In early history, nations or empires that wanted to expand would just invade unsuspecting people and take what they wanted. It might have been just the land or crops or precious metals or women. Whatever it was, they would just take it and kill anyone who got in their way. Seizing property from others was a quick way to increase your wealth and, most of all, influence. As time went on, it became immoral for a nation to take what it wanted. Eventually, at the end of World War II, aggression and theft was replaced with a thing called “Aid”. Foreign Aid became the vehicle to influence and inject wealth, someone else’s wealth, into an aggressive nation.
It was noted, by our President Harry Truman, that we would lead the way in this new vehicle for influence and wealth: “In addition, we will provide military advice and equipment to free nations which will cooperate with us in the maintenance of peace and security. Fourth, we must embark on a bold new program for making the benefits of our scientific advances and industrial progress available for the improvement and growth of underdeveloped areas. More than half the people of the world are living in conditions approaching misery. Their food is inadequate. They are victims of disease. Their economic life is primitive and stagnant. Their poverty is a handicap and a threat both to them and to more prosperous areas. For the first time in history, humanity possesses the knowledge and skill to relieve the suffering of these people.” Oh, he makes it seem so noble and altruistic. It basically was a new approach to exploitation and theft of natural resources.
How a lot of this works is brilliantly explained in an autobiography by John Perkins entitled, “Confessions of an Economic Hit Man”. I read this book a few years ago and I still get chills from his explanation of how we exploit innocent nations for the sake of control and greed. Even Osama bin Laden referred to it in one of his verbal condemnations of the western world. Reading it will give you an understanding of the seemingly senseless hatred the leaders of Iran have towards western nations. Here is an example of Mr. Perkins’ explanation:
“Economic hit men (EHMs) are highly-paid professionals who cheat countries around the globe out of trillions of dollars. They funnel money from the World Bank, the U.S. Agency for International Development (USAID), and other foreign “aid” organizations into the coffers of huge corporations and the pockets of a few wealthy families who control the planet’s natural resources. Their tools included fraudulent financial reports, rigged elections, payoffs, extortion, sex and murder. They play a game as old as empire, but one that has taken on new and terrifying dimensions during this time of globalization.”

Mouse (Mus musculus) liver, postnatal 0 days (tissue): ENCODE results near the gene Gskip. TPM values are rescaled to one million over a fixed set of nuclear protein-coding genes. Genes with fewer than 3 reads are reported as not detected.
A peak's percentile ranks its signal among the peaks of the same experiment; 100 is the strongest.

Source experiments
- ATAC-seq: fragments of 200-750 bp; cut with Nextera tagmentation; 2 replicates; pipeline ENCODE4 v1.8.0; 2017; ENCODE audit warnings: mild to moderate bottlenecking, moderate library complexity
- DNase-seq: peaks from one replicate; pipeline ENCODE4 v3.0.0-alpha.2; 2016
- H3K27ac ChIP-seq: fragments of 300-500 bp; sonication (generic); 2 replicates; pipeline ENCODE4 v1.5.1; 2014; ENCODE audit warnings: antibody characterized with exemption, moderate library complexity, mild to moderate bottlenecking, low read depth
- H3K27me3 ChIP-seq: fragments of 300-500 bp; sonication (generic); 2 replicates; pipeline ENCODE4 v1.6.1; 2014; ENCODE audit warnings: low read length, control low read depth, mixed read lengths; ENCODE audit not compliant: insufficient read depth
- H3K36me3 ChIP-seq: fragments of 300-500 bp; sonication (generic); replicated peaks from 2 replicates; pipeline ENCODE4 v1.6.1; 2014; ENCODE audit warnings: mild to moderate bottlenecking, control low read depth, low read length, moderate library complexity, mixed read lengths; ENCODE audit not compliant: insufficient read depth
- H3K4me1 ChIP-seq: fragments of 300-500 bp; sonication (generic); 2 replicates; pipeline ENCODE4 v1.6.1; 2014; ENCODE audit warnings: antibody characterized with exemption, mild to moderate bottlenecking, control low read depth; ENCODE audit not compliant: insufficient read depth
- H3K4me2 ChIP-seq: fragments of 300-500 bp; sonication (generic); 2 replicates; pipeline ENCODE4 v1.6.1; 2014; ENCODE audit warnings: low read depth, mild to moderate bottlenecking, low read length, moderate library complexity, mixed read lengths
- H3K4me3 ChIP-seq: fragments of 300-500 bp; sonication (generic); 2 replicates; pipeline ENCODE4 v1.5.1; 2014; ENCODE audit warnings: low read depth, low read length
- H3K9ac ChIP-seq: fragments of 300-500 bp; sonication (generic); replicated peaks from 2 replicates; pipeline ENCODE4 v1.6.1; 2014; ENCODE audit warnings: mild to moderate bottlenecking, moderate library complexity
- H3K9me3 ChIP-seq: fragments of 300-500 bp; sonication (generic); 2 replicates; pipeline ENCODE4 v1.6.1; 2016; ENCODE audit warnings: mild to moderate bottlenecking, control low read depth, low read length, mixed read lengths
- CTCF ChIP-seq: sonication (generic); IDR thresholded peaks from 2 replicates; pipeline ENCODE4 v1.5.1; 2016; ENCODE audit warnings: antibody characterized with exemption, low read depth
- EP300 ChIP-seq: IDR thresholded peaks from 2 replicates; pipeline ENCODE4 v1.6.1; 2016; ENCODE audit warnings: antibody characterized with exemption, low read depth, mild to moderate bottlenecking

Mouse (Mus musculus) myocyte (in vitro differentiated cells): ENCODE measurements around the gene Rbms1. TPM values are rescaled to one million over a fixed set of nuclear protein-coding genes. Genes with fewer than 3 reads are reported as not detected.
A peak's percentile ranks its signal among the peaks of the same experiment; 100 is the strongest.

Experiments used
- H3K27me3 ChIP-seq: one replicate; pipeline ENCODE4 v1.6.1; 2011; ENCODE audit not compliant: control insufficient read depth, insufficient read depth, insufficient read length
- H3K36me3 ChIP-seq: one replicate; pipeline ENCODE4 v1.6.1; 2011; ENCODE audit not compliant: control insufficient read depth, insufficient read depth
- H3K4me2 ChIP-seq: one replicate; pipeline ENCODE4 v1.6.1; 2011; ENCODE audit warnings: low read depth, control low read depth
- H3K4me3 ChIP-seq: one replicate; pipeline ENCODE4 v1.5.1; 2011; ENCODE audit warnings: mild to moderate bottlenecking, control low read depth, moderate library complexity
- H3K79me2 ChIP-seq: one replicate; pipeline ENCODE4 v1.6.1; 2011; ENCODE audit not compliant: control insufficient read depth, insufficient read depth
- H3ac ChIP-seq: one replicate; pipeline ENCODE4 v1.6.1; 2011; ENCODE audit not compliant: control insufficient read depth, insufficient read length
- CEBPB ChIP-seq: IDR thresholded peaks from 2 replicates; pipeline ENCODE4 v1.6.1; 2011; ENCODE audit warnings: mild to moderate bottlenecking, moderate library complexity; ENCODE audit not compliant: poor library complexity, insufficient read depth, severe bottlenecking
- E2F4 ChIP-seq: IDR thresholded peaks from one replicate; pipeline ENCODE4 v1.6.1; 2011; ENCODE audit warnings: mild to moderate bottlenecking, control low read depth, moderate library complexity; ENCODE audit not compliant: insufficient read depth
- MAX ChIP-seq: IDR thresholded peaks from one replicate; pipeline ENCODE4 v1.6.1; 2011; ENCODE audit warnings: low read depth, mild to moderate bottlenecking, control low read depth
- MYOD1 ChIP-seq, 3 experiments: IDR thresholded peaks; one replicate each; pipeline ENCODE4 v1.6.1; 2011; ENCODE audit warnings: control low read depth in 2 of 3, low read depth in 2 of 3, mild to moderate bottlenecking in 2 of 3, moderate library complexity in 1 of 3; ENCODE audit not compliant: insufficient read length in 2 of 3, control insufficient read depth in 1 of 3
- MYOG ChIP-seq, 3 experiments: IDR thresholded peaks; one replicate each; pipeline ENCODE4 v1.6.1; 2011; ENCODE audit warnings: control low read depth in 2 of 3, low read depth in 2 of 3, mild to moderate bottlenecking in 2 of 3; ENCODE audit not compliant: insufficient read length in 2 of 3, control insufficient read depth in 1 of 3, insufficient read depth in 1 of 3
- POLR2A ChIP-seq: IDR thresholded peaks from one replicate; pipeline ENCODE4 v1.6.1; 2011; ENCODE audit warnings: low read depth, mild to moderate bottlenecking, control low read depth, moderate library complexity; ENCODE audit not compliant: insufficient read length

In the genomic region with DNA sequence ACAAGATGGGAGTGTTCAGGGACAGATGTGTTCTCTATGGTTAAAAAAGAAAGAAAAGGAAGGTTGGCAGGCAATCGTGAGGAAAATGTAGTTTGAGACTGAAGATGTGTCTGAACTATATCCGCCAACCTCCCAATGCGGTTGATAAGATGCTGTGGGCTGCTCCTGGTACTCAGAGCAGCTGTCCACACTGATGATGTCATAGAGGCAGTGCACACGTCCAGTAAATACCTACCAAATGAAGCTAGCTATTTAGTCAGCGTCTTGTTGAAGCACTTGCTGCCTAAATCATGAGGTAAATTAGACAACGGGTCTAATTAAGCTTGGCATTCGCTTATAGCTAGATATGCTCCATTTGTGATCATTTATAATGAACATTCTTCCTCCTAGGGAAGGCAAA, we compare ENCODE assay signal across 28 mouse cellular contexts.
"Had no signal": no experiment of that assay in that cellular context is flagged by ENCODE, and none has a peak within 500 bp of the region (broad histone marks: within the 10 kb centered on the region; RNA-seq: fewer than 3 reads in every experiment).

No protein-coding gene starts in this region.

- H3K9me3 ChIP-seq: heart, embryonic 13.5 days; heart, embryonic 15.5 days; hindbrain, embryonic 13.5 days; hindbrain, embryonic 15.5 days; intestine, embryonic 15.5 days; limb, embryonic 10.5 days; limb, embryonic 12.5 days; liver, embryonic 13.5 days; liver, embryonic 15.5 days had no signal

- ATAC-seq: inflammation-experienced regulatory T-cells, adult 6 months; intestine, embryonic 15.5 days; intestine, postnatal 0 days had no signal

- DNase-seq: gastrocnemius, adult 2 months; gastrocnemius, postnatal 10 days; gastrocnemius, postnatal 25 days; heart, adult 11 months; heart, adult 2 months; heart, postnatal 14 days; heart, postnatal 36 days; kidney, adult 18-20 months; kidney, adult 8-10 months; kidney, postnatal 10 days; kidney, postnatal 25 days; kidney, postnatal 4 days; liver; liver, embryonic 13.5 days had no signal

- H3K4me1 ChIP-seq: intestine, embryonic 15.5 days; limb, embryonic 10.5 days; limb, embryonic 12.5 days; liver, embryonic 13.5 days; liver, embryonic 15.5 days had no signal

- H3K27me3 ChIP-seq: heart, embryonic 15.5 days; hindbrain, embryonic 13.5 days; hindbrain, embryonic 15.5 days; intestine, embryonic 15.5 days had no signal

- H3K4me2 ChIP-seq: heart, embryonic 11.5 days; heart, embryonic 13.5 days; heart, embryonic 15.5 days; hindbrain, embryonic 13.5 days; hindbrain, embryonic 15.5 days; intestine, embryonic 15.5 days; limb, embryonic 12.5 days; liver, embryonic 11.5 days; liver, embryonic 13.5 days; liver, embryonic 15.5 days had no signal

How do we escape from this predicament? Perhaps the first thing we do is encourage fledgling nations to become self sufficient through other means. Government shouldn’t be in the Foreign Aid business whatsoever. What needs to happen on a world wide basis is for a big increase in philanthropy.
The religious community can replace the government run efforts through God driven missions that are sincere in helping mankind and promoting peace. Another vehicle is to promote the rich and famous to give something back. Two great living examples of this are singer Alicia Keys, who personally built a rural hospital in Kenya serving residents who had no access to healthcare, and rap star 50 Cent, who made over $200 million in a promotional deal with Coca Cola and used that money to distribute one billion meals to povertystricken children throughout the continent of Sub-Saharan Africa. May this become a living example of what many of us can do when we have been blessed – “Pass it on”.
We should also remember an ancient Chinese proverb: “Give a man a fish and he eats for a day. Teach that man to fish and he will eat forever.”
This is so true today. Instead of “feeding the hungry” we should be promoting agri-business and full processing of natural resources instead of letting some other entity provide such.
Finally, our entrepreneurs should strongly consider opening subsidiaries somewhere on the African Continent. Prudently, they should pick venues where good government exists and will allow them room to be successful. As those ventures grow, they will provide countless new jobs and provide a positive growth in nations’ Gross Domestic Product (GDP). The year, 2012, will be the beginning of an organized effort in promoting this movement. We can win this.
We are evolving into taking things into our own hands and settling only for success. Africa will not only survive; it will prosper.
Mr. Alford is the co-founder, President and CEO of the National Black Chamber of Commerce.